Primary care clinicians' perspectives about quality measurements in safety-net clinics and non-safety-net clinics

Kathleen A. Culhane-Pera, Luis Martin Ortega, Mai See Thao, Shannon L. Pergament, Andrew M. Pattock, Lynne S. Ogawa, Michael Scandrett, David J. Satin

Research output: Contribution to journalArticlepeer-review

3 Scopus citations


Background: Quality metrics, pay for performance (P4P), and value-based payments are prominent aspects of the current and future American healthcare system. However, linking clinic payment to clinic quality measures may financially disadvantage safety-net clinics and their patient population because safety-net clinics often have worse quality metric scores than non-safety net clinics. The Minnesota Safety Net Coalition's Quality Measurement Enhancement Project sought to collect data from primary care providers' (PCPs) experiences, which could assist Minnesota policymakers and state agencies as they create a new P4P system. Our research study aims are to identify PCPs' perspectives about 1) quality metrics at safety net clinics and non-safety net clinics, 2) how clinic quality measures affect patients and patient care, and 3) how payment for quality measures may influence healthcare. Methods: Qualitative interviews with 14 PCPs (4 individual interviews and 3 focus groups) who had worked at both safety net and non-safety net primary care clinics in Minneapolis-St Paul Minnesota USA metropolitan area. Qualitative analyses identified major themes. Results: Three themes with sub-themes emerged. Theme #1: Minnesota's current clinic quality scores are influenced more by patients and clinic systems than by clinicians. Theme #2: Collecting data for a set of specific quality measures is not the same as measuring quality healthcare. Subtheme #2.1: Current quality measures are not aligned with how patients and clinicians define quality healthcare. Theme #3: Current quality measures are a product of and embedded in social and structural inequities in the American health care system. Subtheme #3.1: The current inequitable healthcare system should not be reinforced with financial payments. Subtheme #3.2: Health equity requires new metrics and a new healthcare system. Overall, PCPs felt that the current inequitable quality metrics should be replaced by different metrics along with major changes to the healthcare system that could produce greater health equity. Conclusion: Aligning payment with the current quality metrics could perpetuate and exacerbate social inequities and health disparities. Policymakers should consider PCPs' perspectives and create a quality-payment framework that does not disadvantage patients who are affected by social and structural inequities as well as the clinics and providers who serve them.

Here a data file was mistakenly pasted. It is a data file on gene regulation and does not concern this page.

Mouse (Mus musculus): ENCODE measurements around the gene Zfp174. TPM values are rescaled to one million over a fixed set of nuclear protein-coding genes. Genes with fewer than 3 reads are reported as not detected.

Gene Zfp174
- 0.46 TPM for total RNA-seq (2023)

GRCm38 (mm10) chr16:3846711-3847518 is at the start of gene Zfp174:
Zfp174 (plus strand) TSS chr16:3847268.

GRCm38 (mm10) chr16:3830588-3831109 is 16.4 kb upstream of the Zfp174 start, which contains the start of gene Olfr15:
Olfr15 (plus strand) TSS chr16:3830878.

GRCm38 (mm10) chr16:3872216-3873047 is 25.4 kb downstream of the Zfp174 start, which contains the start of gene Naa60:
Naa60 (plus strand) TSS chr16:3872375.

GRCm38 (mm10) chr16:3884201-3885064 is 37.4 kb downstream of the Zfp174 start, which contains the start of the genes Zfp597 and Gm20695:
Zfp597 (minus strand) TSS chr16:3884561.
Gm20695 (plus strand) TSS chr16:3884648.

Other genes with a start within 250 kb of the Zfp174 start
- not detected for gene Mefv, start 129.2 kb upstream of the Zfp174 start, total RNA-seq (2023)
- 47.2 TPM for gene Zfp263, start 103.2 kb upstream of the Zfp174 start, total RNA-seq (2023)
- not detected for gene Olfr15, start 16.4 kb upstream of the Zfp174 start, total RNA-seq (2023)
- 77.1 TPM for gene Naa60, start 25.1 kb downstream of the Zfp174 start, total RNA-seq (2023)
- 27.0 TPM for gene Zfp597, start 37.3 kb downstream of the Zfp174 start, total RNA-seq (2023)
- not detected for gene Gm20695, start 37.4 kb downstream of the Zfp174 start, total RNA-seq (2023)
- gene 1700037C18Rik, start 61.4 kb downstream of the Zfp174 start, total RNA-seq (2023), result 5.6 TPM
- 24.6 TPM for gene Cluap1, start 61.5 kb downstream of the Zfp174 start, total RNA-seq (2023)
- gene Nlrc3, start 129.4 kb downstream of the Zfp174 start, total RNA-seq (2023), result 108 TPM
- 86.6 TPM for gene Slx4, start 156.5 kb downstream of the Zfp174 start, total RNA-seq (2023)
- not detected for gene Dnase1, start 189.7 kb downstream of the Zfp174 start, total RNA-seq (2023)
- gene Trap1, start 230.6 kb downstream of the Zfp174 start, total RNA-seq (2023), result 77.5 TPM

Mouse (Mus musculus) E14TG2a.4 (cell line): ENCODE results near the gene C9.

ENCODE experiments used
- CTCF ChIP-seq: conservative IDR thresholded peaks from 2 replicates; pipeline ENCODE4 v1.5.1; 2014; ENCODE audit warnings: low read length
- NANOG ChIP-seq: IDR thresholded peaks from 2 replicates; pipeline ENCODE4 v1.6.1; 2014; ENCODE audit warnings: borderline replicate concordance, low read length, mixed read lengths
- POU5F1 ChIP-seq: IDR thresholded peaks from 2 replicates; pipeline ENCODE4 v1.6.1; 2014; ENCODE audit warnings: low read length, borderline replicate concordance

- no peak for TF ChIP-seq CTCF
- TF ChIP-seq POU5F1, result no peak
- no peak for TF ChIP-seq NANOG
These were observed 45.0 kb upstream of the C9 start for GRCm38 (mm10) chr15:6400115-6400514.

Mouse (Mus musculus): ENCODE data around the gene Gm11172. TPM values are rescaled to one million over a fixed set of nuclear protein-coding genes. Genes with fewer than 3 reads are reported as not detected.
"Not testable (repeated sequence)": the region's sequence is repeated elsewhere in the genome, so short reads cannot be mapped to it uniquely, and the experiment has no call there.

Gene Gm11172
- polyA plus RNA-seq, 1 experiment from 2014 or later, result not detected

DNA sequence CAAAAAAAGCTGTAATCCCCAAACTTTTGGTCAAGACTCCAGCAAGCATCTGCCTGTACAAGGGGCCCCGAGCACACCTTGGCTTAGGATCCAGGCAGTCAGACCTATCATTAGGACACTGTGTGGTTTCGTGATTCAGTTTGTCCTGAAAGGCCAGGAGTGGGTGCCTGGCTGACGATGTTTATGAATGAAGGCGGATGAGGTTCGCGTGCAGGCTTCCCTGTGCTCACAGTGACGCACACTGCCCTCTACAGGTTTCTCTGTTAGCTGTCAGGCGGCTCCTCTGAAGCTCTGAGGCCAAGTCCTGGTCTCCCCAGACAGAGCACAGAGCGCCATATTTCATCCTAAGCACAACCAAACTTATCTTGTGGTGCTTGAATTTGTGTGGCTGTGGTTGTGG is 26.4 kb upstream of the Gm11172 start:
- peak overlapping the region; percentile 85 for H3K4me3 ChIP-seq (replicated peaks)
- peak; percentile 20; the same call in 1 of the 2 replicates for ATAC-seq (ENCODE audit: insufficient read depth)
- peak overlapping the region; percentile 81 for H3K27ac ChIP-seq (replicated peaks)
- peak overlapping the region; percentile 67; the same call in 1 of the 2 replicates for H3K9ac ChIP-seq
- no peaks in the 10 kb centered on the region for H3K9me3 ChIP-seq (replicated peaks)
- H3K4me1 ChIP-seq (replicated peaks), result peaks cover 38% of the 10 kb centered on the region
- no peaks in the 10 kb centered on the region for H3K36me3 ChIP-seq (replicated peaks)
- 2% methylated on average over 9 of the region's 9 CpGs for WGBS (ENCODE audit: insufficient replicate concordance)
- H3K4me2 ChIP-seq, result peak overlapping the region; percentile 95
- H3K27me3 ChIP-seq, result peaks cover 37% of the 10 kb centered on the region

Original languageEnglish (US)
Article number161
JournalInternational journal for equity in health
Issue number1
StatePublished - Nov 7 2018

Bibliographical note

Publisher Copyright:
© 2018 The Author(s).


  • Health care inequities
  • Pay-for-performance
  • Primary care quality metrics
  • Value-based payments


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